Nepal bans citizens from working in Russia, Ukraine

The government of Nepal has imposed a ban on its citizens traveling to Russia or Ukraine for employment following the death of 10 young Nepali men and the disappearance of dozens more, mostly while serving in the Russian military. Over 200 Nepali soldiers are believed to have joined the Russian army since the full-scale invasion of Ukraine in 2022, with over 100 of them reported missing. Some Nepali nationals are also believed to be fighting in the Ukrainian army.

The decision to halt work permits for Russia and Ukraine is a temporary measure aimed at minimizing potential risks and losses for Nepali citizens entering these war-torn countries, according to Kabiraj Upreti, a director at the department of foreign employment.

The losses suffered by Nepali nationals have prompted demands from Kathmandu that Nepali fighters not be deployed on either side of the conflict. The government is also seeking the repatriation of the remains of those killed and compensation for their families.

While Nepali soldiers have traditionally served in the British and Indian armies, and as contract workers in various conflicts, an increasing number of young Nepali men have been recruited by people-smugglers to participate in Russia’s war in Ukraine. These individuals are often enticed with promises of fast-track citizenship or higher salaries than they could earn in Nepal. In December, 12 people were arrested in Nepal for trafficking approximately 150-200 men to Russia, charging them $9,000 for entry on tourist visas and then coercing them into enlisting in the Russian military.

The recent decision by the Nepali government to ban travel for employment to Russia and Ukraine aligns with concerns over the exploitation and endangerment of Nepali nationals in the ongoing conflict. Meanwhile, the ban comes on the heels of a decree signed by Russian President Vladimir Putin to expedite the path to citizenship for foreigners who enlist in the Russian army, a move aimed at addressing personnel shortages on both sides of the conflict.

As tensions persist, the Nepali government continues to advocate for the return of soldiers’ bodies, compensation for their families, and the release of those taken captive by Ukraine. The ban underscores the government’s commitment to protecting its citizens from the risks associated with participating in the conflict in Russia and Ukraine.

The Nepali government’s decision to ban its citizens from traveling to Russia or Ukraine for employment reflects a heightened awareness of the risks and challenges faced by Nepali nationals participating in the ongoing conflict. The tragic loss of lives, the reported disappearances, and the exploitation of vulnerable individuals by human traffickers have prompted a proactive response to safeguard the well-being of Nepali citizens.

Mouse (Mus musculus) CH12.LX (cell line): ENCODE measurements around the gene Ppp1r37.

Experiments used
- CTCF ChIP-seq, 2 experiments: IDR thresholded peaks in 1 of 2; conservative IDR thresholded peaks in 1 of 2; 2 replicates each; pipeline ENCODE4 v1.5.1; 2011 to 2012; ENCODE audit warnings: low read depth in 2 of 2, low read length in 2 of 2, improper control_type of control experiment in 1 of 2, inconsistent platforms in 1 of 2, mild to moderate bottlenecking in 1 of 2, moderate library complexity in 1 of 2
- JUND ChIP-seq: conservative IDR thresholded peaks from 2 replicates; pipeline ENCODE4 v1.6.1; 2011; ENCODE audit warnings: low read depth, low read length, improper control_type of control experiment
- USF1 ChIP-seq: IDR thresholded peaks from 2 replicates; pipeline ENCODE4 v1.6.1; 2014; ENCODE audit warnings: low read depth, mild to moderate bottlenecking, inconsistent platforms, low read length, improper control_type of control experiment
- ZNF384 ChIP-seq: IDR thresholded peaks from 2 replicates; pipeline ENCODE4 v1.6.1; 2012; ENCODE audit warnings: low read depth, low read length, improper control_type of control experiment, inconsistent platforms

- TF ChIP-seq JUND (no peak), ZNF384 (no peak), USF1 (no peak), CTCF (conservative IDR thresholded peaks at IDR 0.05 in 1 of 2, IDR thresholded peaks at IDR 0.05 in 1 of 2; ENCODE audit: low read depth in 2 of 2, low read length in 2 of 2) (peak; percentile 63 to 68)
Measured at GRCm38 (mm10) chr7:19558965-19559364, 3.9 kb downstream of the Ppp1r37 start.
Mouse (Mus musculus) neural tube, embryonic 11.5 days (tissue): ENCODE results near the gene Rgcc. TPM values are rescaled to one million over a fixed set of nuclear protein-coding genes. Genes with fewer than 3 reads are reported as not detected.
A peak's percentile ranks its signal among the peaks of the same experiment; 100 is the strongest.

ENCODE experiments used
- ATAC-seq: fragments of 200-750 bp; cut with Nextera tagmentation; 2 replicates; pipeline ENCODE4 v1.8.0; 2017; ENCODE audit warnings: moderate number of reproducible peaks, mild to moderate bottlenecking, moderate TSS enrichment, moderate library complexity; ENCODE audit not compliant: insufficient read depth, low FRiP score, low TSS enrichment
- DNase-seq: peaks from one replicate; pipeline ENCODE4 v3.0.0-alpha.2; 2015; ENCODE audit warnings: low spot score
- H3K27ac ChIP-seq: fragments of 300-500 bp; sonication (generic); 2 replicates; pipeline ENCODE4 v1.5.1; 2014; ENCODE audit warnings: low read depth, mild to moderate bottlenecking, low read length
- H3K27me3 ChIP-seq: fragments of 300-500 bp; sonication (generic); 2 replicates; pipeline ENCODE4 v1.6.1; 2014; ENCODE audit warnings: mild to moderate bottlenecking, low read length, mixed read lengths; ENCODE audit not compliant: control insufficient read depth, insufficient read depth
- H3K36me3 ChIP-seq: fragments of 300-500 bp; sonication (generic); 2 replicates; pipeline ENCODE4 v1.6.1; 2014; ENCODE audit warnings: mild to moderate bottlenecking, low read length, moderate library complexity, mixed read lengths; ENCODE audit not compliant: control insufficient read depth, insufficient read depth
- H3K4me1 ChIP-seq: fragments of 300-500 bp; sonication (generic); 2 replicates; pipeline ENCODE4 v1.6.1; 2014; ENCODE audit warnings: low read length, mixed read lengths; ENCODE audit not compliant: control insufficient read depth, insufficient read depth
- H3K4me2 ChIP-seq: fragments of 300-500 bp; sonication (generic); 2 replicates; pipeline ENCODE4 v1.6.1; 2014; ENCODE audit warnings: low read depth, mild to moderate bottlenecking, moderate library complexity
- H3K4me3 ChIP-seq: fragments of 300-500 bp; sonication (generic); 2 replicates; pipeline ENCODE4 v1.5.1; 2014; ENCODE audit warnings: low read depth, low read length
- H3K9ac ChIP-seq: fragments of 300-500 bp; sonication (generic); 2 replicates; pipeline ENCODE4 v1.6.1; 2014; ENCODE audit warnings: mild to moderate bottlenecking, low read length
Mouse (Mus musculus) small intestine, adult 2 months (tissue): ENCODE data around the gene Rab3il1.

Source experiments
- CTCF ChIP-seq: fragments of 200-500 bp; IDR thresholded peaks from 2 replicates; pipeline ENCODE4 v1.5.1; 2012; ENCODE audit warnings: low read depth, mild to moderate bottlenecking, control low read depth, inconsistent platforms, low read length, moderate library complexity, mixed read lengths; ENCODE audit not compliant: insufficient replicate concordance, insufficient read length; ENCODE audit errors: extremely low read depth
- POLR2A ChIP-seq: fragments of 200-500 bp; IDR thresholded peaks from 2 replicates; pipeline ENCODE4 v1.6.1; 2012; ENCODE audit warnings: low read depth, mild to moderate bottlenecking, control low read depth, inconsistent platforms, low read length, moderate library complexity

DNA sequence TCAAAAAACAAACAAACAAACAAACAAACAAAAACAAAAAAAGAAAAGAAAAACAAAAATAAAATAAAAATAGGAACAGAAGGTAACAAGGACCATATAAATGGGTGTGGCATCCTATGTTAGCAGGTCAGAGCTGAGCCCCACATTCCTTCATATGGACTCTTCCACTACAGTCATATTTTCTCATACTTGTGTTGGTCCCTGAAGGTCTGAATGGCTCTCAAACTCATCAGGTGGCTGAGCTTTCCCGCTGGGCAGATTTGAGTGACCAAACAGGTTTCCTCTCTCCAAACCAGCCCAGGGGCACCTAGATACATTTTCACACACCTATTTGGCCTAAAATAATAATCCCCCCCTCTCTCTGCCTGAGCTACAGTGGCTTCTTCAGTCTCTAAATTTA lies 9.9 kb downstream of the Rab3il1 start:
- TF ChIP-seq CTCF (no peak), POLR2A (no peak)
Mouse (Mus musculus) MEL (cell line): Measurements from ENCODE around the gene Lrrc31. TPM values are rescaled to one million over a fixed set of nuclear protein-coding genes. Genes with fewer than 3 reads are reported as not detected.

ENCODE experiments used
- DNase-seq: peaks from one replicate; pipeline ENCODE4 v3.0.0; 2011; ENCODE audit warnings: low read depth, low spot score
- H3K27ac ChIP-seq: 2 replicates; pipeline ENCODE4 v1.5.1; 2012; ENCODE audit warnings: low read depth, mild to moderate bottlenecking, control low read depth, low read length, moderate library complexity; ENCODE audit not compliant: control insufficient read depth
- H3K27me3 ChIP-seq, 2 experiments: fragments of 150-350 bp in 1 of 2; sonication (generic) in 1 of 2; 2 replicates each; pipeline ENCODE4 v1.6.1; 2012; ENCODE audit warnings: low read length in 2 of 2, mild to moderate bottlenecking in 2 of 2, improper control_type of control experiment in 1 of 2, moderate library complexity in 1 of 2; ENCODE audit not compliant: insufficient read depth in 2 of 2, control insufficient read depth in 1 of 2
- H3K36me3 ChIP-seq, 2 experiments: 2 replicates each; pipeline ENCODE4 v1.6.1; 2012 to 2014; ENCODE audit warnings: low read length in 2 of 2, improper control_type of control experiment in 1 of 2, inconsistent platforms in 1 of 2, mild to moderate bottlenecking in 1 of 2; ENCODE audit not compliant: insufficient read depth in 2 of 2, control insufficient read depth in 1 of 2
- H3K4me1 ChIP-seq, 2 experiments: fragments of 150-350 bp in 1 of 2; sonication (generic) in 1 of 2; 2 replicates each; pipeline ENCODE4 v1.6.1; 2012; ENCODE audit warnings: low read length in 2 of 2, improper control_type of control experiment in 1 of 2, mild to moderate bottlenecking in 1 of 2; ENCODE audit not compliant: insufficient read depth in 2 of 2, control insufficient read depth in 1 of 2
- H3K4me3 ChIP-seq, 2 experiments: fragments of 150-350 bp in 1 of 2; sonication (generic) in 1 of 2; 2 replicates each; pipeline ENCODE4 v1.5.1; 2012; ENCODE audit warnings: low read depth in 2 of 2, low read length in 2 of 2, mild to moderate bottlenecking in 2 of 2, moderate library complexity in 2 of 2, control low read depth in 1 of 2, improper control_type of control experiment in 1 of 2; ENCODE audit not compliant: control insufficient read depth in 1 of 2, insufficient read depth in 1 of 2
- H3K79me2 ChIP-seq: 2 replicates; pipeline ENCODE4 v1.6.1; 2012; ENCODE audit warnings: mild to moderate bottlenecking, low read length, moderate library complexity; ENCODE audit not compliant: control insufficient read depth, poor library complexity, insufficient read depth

While Nepal has a history of its citizens serving in various international armies and conflicts, the situation in Russia and Ukraine has raised particular concerns. The ban on work permits for these countries is a crucial step in minimizing potential risks and ensuring the safety of Nepali nationals, who might otherwise be lured into dangerous situations.

The government’s call for the repatriation of soldiers’ remains and compensation for their families highlights the humanitarian aspect of this complex issue. Families back in Nepal are grappling with shock and grief, often compounded by the difficulty of comprehending the loss of loved ones in a foreign conflict. The demand for accountability and assistance from both Russia and Ukraine underscores the government’s commitment to protecting the rights and well-being of its citizens.

As the ban comes into effect, Nepal is sending a clear message that it prioritizes the safety of its people over economic considerations. The exploitation of vulnerable individuals by human traffickers, as exemplified by the arrests in December, underscores the need for robust measures to prevent the coerced involvement of Nepali nationals in conflicts abroad.

The geopolitical context, including Russia’s recent decree expediting citizenship for foreigners enlisting in its army, adds complexity to the situation. The ban from the Nepali government aligns with its responsibility to safeguard its citizens, and it may prompt a broader conversation about the ethics and legality of recruiting foreign nationals into conflicts.

The international community will likely be closely watching how Nepal’s decision unfolds and whether it serves as a precedent for other countries grappling with similar challenges. Meanwhile, the focus remains on ensuring the safe return of those missing, providing support to affected families, and addressing the root causes that make vulnerable individuals susceptible to exploitation in conflict zones.

In the face of these challenges, Nepal’s decision underscores the importance of prioritizing human welfare, even in the midst of global conflicts. As the government works to navigate these complex issues, international cooperation and diplomatic efforts will play a crucial role in addressing the broader implications of foreign recruitment and safeguarding the rights of individuals caught in the crossfire of geopolitical conflicts.

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